University of Vermont

Engineering

Alumni Corner: Ryan McDevitt

Ryan McDevitt (left) running a bench test.
Ryan McDevitt (left) running a bench test.

M.S., Mechanical Engineering (2011)
Ph.D., Mechanical Engineering (2014)

In the summer of 2009, I was five years out of college, a father of a two-year-old daughter, and the co-owner of an automotive accessory store that I ran with my wife. Life was good, but there was something missing that I couldn’t quite put my finger on.

It wasn’t until I went back for a reunion weekend at my undergrad alma mater (Worcester Polytechnic Institute) and spent time listening to my engineering friends discuss their jobs that I realized how much I missed the challenge of engineering. On Sunday over brunch, my friends helped me decide that I should go back to school and, after perusing the research interests of the professors at UVM, I knew it would be a good fit.

As an undergrad, I had begun doing research into technologies for very small satellites (less than 8 pounds), and Darren Hitt, a professor of Mechanical Engineering at UVM, was doing exactly this type of research. I reached out to him first thing Monday morning, and within a few weeks I’d fulfilled all of the application requirements and been accepted into the M.S. program, starting in the Fall semester.

The first semester was rough. Between juggling my family responsibilities with classwork and getting used to having homework again, I barely had time to do any research. Fortunately, with the help of my support structure, I was able to survive the first semester and return better prepared in the spring. I was able to get into a good rhythm with my coursework, which finally gave me enough time to get into the research, and then I knew that I’d made the right decision returning to school, and doing it at UVM.

Ryan McDevittIn the early 2000’s, when I’d first started studying small satellites, they’d been in the nascent stages of development. But by early 2010, there was a lot of active research going on and Professor Hitt, and the students working in his lab, were at the forefront of this research. In particular, they were working to develop micropropulsion systems that would allow small satellites to maneuver in space. Professor Hitt had developed a novel concept for a propulsion system that was so small, it could only be properly viewed through a microscope. This extremely small system would be the perfect fit for the next generation of even smaller satellites (less than 2 pounds). I was excited to be working on this project, and that energy and Professor Hitt’s guidance helped me to wrap up my M.S. degree by the fall of 2011.

As graduation loomed, I surveyed my research and decided there was still a lot left to do, so I enrolled in the Ph.D. program and got back to work. The next three years were a whirlwind, as I completed my coursework, became a father for the second time, and continued development of the micropropulsion system. This work proceeded successfully, and Professor Hitt and I, along with the help of several UVM faculty and students, were able to file for two different patents related to the work that I’d done.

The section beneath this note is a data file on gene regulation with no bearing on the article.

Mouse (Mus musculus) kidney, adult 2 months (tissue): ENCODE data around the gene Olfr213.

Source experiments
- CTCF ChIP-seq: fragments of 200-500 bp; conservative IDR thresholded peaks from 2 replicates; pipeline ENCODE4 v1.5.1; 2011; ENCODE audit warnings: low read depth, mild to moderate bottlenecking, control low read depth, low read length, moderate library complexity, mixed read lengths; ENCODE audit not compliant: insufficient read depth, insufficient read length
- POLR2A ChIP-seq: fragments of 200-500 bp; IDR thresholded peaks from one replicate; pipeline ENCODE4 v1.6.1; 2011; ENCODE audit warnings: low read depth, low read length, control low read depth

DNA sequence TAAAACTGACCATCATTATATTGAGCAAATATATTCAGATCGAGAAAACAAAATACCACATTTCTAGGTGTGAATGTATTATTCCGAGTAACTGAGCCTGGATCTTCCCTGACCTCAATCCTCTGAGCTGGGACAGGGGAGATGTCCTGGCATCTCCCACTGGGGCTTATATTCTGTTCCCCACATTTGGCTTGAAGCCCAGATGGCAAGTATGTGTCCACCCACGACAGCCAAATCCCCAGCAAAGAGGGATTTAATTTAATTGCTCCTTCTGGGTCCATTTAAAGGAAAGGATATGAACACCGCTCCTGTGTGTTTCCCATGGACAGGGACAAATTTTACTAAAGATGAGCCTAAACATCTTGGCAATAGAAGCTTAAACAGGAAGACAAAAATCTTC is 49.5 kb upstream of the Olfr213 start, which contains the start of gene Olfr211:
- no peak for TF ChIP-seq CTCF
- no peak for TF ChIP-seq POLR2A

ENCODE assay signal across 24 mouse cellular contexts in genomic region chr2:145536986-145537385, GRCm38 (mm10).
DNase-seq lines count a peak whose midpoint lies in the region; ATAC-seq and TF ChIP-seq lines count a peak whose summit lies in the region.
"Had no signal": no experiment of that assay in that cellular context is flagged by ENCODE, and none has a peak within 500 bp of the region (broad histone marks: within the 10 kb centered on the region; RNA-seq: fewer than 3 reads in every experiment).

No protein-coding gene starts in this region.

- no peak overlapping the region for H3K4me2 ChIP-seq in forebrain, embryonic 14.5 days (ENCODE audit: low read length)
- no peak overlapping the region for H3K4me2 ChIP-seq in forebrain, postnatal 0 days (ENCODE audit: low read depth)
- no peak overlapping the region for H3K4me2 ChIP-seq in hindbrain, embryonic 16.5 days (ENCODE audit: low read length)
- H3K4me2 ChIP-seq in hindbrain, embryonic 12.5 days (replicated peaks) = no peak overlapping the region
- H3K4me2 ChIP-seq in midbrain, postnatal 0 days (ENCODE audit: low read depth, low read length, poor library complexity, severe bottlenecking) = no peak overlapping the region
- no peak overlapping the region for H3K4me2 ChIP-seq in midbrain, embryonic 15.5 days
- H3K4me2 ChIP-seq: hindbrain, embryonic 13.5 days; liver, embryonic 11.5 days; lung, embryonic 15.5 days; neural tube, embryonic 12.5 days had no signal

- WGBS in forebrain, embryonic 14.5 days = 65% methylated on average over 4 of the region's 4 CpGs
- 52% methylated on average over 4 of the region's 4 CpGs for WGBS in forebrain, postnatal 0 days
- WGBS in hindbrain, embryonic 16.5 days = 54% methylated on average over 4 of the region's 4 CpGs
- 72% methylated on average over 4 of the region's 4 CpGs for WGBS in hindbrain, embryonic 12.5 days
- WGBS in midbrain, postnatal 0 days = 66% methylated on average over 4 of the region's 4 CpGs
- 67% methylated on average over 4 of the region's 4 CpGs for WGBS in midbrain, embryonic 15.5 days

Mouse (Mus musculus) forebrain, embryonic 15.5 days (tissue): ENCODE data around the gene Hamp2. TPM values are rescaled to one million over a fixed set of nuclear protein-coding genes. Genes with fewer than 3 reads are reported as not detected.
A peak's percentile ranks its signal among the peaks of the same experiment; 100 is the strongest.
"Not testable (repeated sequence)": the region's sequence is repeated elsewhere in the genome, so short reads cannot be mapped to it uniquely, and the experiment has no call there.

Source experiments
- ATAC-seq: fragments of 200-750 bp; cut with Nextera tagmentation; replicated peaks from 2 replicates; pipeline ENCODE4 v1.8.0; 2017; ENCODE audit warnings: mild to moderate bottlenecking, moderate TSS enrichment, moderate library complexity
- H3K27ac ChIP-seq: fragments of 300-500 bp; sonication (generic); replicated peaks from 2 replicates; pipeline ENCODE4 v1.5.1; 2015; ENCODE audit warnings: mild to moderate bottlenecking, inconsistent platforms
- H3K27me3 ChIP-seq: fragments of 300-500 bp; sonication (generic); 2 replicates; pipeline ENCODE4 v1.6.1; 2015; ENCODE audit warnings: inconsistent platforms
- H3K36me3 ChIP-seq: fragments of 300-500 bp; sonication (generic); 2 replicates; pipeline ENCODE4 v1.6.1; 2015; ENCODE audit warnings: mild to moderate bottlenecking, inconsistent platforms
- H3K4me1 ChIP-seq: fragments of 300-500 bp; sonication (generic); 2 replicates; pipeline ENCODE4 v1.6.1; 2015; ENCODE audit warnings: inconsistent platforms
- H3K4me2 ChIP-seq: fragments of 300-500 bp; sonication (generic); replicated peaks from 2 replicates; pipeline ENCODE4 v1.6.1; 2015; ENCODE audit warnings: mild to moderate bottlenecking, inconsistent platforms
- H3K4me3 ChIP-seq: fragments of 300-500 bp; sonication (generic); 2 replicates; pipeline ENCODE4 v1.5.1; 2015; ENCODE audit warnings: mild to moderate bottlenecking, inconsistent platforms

While I prepared to graduate and enter the workforce, I had an idea that I couldn’t shake: the technology that I’d worked on had the potential to transform the small satellite industry, but it needed someone to bring it out of the lab and turn it into a product. After looking into it, I quickly realized that this transition is one of the most challenging steps in the research and development process, as it can be expensive, time consuming and risky. Still, the more I looked around at the industry, I knew that there was potential to do exciting things with the technology.

At that point, I became aware of way that UVM helps to support innovation in the community:  through the SPARK-VT program, which is designed to provide mentorship and funding for UVM community members to commercialize their research. I attended the SPARK-VT lectures and was introduced to a support network of researchers facing the same challenges I was, and entrepreneurs and advisors from the area who could help us. These events helped me to confirm that I was on the right track, and I co-founded Benchmark Space Systems to commercialize the micropropulsion systems I’d been working on. With the support of advisors like David Bradbury from VCET, we were able to put together a winning SPARK-VT proposal. That award, and the funding and support that came with it, helped us to start our company and begin developing our product.

Today, Benchmark Space Systems is working with customers from around the world to develop propulsion systems for their upcoming launches. Our first products are scheduled to ship in late spring 2018, for launch in the fall. I continue to support the UVM engineering program by serving as an industrial mentor for the Senior Experience in Engineering Design (SEED) program. While I do this outreach to try to contribute back to UVM the support I received as a student, it’s a relationship that has paid dividends for me and my company. In the 2016-2017 academic year, I co-mentored a team of engineering students and was impressed by their effort and ability. When a position opened up at my company for a mechanical engineering position, I was happy to be able to offer that position to one of the students, Matt Walton. As a UVM alumnus, I knew that Matt had the engineering fundamentals necessary for the position, and my time spent working with him as a mentor gave me confidence that he had the right attitude for my team.

My time at UVM has changed the entire trajectory of my life. The support I received as a student and an alumnus has helped to make something I could have only dreamed of in the Fall of 2009 a reality.